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Vacuum distillation is a method of distillation whereby the pressure above the liquid mixture to be distilled is reduced to less than its vapor pressure (usually less than atmospheric pressure) causing evaporation of the most volatile liquid(s) (those with the lowest boiling points). This distillation method works on the principle that boiling occurs when the vapor pressure of a liquid exceeds the ambient pressure. Vacuum distillation is used with or without heating the mixture.
- 1 Laboratory-scale applications
- 2 Industrial-scale applications
- 3 Molecular distillation
- 4 Gallery
- 5 See also
- 6 References
- 7 External links
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Laboratory-scale vacuum distillation is used when liquids to be distilled have high atmospheric boiling points or chemically change at temperatures near their atmospheric boiling points. Temperature sensitive materials (such as beta carotene) also require vacuum distillation to remove solvents from the mixture without damaging the product. Another reason vacuum distillation is used is that compared to steam distillation there is a lower level of residue build up. This is important in commercial applications where heat transfer is produced using heat exchangers.
There are many laboratory applications for vacuum distillation as well as many types of distillation set-ups and apparatuses.
Safety is an important consideration when using glassware as part of the set-up. All of the glass components should be carefully examined for scratches and cracks which could result in implosions when the vacuum is applied. Wrapping as much of the glassware with tape as is practical helps to prevent dangerous scattering of glass shards in the event of an implosion.
Rotary evaporation is a type of vacuum distillation apparatus used to remove bulk solvents from the liquid being distilled. It is also used by environmental regulatory agencies for determining the amount of solvents in paint, coatings and inks.
Rotary evaporation set-ups include an apparatus referred to as a Rotovap which rotates the distillation flask (sometimes called the still pot) to enhance the distillation. Rotating the flask throws up liquid on the walls of the flask and thus increases the surface area for evaporation.
Heat is often applied to the rotating distillation flask by partially immersing it in a heated bath of water or oil. Typically, the vacuum in such systems is generated by a water aspirator or a vacuum pump of some type.
Distillation of high-boiling and/or air sensitive materials
Some compounds have high boiling point temperatures as well as being air sensitive. A simple laboratory vacuum distillation glassware set-up can be used, in which the vacuum can be replaced with an inert gas after the distillation is complete.
However, this is not a completely satisfactory system if it is desired to collect fractions under a reduced pressure.
For better results or for very air sensitive compounds, either a Perkin triangle distillation set-up or a short-path distillation set-up can be used.
Perkin triangle distillation set-up
The Perkin triangle set-up (Image 5) uses a series of Teflon valves to allow the distilled fractions to be isolated from the distillation flask without the main body of the distillation set-up being removed from either the vacuum or the heat source, and thus can remain in a state of reflux.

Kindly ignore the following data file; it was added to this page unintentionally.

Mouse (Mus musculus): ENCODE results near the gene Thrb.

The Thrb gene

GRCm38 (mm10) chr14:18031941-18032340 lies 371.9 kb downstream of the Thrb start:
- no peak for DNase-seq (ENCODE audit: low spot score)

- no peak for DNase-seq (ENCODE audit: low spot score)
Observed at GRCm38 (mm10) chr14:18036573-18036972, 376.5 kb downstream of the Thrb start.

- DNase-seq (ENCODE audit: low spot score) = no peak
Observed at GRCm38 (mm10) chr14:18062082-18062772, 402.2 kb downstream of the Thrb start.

To do this, the distillate receiver vessel is first isolated from the vacuum by means of the Teflon valves.
Vacuum distillation set-up using a short-path head
Vacuum distillation of moderately air/water-sensitive liquid can be done using standard Schlenk-line techniques (Image 6). When assembling the set-up apparatus, all of the connecting lines are clamped so that they cannot pop off.
Once the apparatus is assembled, and the liquid to be distilled is in the still pot, the desired vacuum is established in the system by using the vacuum connection on the short-path distillation head. Care is taken to prevent potential "bumping" as the liquid in the still pot degases.
While establishing the vacuum, the flow of coolant is started through the short-path distillation head. Once the desired vacuum is established, heat is applied to the still pot.
If needed, the first portion of distillate can be discarded by purging with inert gas and changing out the distillate receiver.
When the distillation is complete: the heat is removed, the vacuum connection is closed, and inert gas is purged through the distillation head and the distillate receiver. While under the inert gas purge, remove the distillate receiver and cap it with an air-tight cap. The distillate receiver can be stored under vacuum or under inert gas by using the side-arm on the distillation flask.
Industrial-scale vacuum distillation has several advantages. Close boiling mixtures may require many equilibrium stages to separate the key components. One tool to reduce the number of stages needed is to utilize vacuum distillation. Vacuum distillation columns (as depicted in Figures 2 and 3) typically used in oil refineries have diameters ranging up to about 14 metres (46 feet), heights ranging up to about 50 metres (164 feet), and feed rates ranging up to about 25,400 cubic metres per day (160,000 barrels per day).
Vacuum distillation increases the relative volatility of the key components in many applications. The higher the relative volatility, the more separable are the two components; this connotes fewer stages in a distillation column in order to effect the same separation between the overhead and bottoms products. Lower pressures increase relative volatilities in most systems.
A second advantage of vacuum distillation is the reduced temperature requirement at lower pressures. For many systems, the products degrade or polymerize at elevated temperatures.
Vacuum distillation can improve a separation by:
- Prevention of product degradation or polymer formation because of reduced pressure leading to lower tower bottoms temperatures,